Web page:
• Costs that are not reimbursed, such as money spent on veterinary care, food, and supplies.
  • Expenses related to your travel as part of your volunteer work at a shelter or rescue agency. You can deduct 14 cents for every mile that you travel on these trips.

Any charitable donations that you make in cash or kind to such ventures are also tax-deductible if you itemize deductions. Don’t forget to keep a mileage log and receipts for these expenses. Tax reform has increased the allowed deductions for these types of donations to 60% of your AGI.

Tax Deductions for Guard Dogs and Other Business Animals

If you can establish that you have an animal that is providing some type of service for your business and you are self-employed, you will be able to write off expenses related to the animal, such as food, special training, and veterinary care, as business expenses.

  • Thus, if your dog guards your workplace, your cat is used to ensure mouse control, or some other animal helps in pest control and the animal lives at your workplace and is not a pet, then you may be able to claim deductions in keeping with the standard deduction norms.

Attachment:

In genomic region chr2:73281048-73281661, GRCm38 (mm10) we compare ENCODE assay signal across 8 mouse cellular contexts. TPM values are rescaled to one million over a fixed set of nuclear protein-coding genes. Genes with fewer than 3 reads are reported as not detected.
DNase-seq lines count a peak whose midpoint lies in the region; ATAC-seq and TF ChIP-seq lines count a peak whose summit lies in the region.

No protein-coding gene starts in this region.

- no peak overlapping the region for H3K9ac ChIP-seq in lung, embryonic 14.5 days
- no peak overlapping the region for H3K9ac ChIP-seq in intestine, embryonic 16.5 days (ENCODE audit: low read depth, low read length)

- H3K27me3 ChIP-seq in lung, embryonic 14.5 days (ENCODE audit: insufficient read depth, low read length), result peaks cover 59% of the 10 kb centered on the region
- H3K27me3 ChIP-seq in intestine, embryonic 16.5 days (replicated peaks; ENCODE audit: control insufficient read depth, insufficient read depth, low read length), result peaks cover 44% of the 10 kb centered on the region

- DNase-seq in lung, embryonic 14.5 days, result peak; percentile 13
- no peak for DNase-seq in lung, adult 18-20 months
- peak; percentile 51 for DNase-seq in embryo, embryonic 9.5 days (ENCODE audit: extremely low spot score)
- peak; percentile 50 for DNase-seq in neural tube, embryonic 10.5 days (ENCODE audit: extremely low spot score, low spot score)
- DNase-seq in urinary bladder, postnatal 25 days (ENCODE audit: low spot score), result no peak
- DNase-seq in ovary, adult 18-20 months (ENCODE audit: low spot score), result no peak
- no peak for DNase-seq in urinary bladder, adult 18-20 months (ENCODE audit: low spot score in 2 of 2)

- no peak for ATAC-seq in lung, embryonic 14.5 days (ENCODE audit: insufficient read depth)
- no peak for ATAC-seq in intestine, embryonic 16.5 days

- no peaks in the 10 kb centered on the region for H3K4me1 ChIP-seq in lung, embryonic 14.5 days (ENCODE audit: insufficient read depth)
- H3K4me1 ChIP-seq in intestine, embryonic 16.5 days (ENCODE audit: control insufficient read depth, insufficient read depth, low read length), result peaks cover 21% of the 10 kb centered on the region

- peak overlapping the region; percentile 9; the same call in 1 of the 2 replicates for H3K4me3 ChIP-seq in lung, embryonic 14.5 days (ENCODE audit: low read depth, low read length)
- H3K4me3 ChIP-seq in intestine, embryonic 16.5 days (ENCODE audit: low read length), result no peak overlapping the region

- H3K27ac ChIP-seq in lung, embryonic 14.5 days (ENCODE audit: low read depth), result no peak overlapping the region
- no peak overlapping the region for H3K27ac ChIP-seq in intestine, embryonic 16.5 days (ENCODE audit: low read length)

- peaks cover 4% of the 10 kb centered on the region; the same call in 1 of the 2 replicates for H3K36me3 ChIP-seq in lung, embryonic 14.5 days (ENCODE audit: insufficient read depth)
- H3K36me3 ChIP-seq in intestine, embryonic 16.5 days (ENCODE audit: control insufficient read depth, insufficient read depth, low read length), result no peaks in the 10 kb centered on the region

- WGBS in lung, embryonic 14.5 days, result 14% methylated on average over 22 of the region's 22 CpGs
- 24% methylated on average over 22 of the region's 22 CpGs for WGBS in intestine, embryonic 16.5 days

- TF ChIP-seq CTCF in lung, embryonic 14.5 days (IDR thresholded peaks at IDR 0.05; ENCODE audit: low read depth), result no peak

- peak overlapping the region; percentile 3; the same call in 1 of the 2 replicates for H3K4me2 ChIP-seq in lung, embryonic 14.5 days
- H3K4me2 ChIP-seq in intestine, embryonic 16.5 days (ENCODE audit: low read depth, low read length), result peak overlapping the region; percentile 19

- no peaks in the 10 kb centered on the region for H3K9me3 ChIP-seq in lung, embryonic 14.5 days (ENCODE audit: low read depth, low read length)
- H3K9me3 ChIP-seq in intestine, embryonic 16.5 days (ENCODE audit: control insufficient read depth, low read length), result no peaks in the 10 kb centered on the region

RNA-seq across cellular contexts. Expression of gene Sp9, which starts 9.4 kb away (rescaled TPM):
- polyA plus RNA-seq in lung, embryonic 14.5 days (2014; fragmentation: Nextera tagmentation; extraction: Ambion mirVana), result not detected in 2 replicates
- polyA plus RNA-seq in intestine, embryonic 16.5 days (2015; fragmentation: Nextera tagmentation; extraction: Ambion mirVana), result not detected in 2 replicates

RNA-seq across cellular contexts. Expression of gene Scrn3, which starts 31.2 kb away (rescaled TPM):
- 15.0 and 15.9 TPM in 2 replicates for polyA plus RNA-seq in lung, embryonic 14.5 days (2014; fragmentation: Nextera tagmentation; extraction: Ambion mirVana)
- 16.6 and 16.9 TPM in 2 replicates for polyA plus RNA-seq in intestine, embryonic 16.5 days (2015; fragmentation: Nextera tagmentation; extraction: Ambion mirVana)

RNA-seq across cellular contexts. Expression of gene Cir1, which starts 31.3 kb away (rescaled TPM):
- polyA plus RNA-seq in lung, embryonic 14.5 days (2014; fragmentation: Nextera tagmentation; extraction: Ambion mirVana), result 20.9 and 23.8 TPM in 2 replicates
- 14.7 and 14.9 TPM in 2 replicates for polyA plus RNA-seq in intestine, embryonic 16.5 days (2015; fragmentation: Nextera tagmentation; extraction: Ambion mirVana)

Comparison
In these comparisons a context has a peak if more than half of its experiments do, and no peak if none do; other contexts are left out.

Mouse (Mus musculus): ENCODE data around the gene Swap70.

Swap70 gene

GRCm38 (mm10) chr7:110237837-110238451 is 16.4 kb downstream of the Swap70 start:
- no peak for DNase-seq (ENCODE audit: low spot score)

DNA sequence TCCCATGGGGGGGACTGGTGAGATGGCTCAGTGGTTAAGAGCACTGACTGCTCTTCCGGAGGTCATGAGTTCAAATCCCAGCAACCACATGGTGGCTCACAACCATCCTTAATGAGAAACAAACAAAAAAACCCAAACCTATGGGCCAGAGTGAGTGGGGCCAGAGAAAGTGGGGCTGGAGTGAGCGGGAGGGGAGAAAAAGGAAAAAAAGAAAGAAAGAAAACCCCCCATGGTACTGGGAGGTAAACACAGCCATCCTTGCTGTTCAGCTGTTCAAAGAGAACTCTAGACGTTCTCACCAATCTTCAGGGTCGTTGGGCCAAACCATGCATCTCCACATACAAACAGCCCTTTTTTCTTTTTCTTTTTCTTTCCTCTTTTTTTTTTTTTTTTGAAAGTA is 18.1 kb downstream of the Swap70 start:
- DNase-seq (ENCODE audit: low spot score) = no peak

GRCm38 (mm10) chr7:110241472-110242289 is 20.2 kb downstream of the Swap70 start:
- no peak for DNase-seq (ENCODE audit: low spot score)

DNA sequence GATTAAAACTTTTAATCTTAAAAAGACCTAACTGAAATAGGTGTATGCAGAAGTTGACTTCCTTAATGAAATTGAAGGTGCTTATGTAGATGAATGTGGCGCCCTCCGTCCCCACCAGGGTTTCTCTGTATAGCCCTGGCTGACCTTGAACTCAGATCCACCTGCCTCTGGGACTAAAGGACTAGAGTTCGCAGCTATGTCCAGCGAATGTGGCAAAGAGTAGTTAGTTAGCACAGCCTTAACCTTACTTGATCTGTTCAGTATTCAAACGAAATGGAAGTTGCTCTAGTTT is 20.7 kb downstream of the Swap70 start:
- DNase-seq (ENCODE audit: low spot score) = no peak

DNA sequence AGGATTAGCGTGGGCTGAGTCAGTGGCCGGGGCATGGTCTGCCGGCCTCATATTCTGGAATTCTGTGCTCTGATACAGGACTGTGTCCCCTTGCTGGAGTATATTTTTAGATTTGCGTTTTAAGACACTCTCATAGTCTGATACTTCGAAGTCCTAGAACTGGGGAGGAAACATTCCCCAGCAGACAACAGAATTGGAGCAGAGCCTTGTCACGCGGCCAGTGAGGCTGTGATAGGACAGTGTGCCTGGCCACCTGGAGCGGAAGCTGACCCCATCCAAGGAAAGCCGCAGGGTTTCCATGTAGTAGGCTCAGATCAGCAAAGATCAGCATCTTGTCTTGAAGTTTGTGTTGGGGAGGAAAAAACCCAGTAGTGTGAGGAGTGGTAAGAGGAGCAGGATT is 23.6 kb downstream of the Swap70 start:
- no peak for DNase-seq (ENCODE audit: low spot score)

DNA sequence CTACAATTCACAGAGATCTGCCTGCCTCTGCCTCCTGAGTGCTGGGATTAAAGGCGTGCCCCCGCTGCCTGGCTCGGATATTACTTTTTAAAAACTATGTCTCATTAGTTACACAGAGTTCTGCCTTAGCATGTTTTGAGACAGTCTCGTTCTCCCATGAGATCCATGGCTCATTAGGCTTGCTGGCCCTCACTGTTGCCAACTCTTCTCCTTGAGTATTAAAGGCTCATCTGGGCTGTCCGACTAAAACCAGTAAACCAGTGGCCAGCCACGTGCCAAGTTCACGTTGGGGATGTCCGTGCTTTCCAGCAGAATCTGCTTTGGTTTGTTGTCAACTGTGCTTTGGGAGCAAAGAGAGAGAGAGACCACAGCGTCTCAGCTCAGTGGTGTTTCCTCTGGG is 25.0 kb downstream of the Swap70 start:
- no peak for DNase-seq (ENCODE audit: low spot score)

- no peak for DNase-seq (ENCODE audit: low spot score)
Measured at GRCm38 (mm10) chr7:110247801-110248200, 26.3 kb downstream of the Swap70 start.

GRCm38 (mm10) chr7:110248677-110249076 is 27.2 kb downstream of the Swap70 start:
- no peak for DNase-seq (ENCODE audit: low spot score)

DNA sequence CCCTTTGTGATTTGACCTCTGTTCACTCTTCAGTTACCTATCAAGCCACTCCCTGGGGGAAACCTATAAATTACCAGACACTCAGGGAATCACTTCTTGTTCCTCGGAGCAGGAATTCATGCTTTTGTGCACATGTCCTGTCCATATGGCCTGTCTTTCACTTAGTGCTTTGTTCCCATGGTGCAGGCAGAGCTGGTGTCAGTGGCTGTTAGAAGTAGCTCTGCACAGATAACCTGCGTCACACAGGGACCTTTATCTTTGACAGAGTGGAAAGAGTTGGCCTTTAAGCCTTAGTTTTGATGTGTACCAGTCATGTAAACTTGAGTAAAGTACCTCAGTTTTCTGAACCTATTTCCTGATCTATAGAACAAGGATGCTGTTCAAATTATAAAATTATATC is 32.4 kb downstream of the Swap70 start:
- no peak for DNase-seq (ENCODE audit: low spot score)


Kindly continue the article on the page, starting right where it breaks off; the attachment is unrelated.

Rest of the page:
• It is essential that you maintain detailed records of the hours your animal works each day. You will have to demonstrate that the animal is helping your business, thus justifying the cost of maintenance.
  • The breed of animal you own will play a significant role in the IRS approving or rejecting your claim. For instance, owning a mastiff or a pit bull lends credibility to the guard dog claim, while a smaller breed such as a Yorkie or Maltese might not be as convincing.

Employee business deductions are no longer allowed under tax reform.

Taxable Income From Pets

When your pet generates income for you, you may be able to deduct some or all of your expenses. 

  • For example, pets that are used in advertisements or movies, show animals, breeding your pets and selling their offspring, or if your pet’s social media accounts fetch you ad revenue.
  • Under the Tax Cuts and Jobs Act of 2017, you may no longer deduct miscellaneous expenses when itemizing, so when your income is considered a hobby and not a business, you can’t deduct your expenses. However, you do still have to include your hobby income on your tax return.
  • Turning your pastime into a business is your best option when it comes to taxes.

Be sure to keep track of all pet expenses and retain receipts diligently so that you can maximize your claims. Any pet-related expenses that are not covered under the above criteria don’t usually qualify as deductions.


About the Author

Jo Willetts, Director of Tax Resources at Jackson Hewitt, has more than 35 years of experience in the tax industry. As an Enrolled Agent, Jo has attained the highest level of certification for a tax professional. She began her career at Jackson Hewitt as a Tax Pro, working her way up to General Manager of a franchise store. In her current role, Jo provides expert knowledge company-wide to ensure that tax information distributed through all Jackson Hewitt channels is current and accurate.